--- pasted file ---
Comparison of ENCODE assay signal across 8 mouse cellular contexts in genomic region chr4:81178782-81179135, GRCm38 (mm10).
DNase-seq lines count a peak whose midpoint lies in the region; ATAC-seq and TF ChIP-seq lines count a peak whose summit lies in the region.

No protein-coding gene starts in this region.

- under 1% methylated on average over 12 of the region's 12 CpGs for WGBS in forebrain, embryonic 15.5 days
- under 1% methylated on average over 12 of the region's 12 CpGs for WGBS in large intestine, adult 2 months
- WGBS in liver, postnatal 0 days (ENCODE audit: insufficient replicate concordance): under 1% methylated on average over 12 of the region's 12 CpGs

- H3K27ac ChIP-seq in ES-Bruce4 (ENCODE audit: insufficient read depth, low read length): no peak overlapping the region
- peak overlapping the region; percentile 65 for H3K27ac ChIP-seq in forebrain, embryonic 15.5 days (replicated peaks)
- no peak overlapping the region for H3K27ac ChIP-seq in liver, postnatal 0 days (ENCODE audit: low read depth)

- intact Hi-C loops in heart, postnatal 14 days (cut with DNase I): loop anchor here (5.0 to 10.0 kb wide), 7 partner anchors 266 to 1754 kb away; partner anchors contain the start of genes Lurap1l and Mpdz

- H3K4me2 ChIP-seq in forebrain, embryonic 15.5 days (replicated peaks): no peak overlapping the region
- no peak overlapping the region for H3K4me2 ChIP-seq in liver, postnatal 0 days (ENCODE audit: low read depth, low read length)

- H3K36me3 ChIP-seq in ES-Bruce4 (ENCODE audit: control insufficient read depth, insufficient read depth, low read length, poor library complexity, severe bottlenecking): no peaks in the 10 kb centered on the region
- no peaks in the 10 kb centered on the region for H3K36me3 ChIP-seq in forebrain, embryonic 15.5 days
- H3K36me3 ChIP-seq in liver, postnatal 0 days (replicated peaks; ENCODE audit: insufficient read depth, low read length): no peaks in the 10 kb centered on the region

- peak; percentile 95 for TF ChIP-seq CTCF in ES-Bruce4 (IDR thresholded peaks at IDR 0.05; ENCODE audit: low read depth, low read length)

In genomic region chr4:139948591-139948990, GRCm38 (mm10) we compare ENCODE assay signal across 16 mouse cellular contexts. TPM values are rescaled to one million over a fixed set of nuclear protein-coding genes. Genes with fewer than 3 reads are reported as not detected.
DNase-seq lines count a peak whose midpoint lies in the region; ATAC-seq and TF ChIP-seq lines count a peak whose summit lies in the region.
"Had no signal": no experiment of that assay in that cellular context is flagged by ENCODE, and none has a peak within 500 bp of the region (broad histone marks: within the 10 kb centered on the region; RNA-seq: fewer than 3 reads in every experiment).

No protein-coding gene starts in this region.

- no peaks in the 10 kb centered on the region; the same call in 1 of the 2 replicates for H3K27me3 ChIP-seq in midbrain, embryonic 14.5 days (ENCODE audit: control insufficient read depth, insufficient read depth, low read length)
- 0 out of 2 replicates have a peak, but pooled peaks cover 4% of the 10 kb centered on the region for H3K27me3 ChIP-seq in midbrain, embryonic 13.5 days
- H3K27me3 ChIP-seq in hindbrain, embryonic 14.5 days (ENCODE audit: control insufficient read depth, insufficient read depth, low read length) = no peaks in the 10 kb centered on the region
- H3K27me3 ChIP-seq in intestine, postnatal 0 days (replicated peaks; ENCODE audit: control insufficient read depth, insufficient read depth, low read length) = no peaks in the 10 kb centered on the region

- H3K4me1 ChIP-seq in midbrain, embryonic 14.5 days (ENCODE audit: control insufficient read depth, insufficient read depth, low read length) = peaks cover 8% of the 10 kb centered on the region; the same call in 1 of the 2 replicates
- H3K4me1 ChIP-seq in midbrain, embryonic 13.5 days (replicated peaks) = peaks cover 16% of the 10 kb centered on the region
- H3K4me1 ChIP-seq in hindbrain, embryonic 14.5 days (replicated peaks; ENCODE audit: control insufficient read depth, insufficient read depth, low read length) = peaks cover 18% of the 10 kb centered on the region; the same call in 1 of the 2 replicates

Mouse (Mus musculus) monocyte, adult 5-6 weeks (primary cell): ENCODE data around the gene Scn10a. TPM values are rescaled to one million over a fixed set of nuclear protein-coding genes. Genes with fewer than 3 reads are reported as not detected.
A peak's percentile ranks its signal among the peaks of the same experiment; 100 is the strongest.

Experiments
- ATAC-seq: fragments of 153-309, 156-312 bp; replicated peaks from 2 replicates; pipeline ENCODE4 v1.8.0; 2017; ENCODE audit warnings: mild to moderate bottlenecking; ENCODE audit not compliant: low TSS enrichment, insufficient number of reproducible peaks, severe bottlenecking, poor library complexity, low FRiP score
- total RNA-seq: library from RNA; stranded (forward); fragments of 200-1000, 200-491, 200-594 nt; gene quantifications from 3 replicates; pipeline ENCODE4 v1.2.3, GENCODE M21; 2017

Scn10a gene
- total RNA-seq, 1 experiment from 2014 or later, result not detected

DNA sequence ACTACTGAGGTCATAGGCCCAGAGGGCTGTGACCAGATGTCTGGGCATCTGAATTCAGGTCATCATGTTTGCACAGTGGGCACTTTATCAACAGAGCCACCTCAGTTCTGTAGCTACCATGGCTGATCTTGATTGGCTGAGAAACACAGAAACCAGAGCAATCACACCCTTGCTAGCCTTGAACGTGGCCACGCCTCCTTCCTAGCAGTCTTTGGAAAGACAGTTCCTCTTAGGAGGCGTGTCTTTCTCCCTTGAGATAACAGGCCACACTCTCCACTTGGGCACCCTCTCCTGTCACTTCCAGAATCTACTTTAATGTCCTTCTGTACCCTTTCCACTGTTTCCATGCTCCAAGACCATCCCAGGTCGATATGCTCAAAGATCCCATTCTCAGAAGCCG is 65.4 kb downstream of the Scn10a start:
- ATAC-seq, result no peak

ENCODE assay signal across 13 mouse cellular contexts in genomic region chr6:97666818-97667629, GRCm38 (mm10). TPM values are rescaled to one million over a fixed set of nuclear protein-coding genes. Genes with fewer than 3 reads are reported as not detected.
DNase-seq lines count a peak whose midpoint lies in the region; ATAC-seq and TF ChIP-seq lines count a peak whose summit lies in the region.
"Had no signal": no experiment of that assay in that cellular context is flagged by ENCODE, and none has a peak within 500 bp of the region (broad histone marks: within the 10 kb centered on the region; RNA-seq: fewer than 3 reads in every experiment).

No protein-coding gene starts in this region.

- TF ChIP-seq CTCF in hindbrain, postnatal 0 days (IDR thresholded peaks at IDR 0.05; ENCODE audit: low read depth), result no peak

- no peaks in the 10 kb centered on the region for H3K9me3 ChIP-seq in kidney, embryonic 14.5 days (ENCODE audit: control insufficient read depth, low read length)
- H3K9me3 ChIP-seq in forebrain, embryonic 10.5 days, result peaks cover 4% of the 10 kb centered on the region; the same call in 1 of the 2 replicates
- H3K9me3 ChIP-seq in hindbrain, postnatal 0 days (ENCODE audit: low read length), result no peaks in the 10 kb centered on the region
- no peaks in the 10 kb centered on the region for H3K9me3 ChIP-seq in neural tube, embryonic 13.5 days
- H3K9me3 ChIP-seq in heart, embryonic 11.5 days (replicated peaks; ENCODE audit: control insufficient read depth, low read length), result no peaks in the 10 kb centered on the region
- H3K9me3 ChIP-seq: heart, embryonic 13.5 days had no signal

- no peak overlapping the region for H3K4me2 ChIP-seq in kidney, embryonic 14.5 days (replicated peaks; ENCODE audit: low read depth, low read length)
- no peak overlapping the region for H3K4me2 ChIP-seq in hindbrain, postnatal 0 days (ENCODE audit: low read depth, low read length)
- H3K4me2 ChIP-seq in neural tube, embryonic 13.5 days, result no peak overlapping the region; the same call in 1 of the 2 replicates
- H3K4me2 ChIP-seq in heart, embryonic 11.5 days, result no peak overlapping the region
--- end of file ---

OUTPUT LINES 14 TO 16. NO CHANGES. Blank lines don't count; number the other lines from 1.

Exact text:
- no peaks in the 10 kb centered on the region for H3K36me3 ChIP-seq in forebrain, embryonic 15.5 days
- H3K36me3 ChIP-seq in liver, postnatal 0 days (replicated peaks; ENCODE audit: insufficient read depth, low read length): no peaks in the 10 kb centered on the region

- peak; percentile 95 for TF ChIP-seq CTCF in ES-Bruce4 (IDR thresholded peaks at IDR 0.05; ENCODE audit: low read depth, low read length)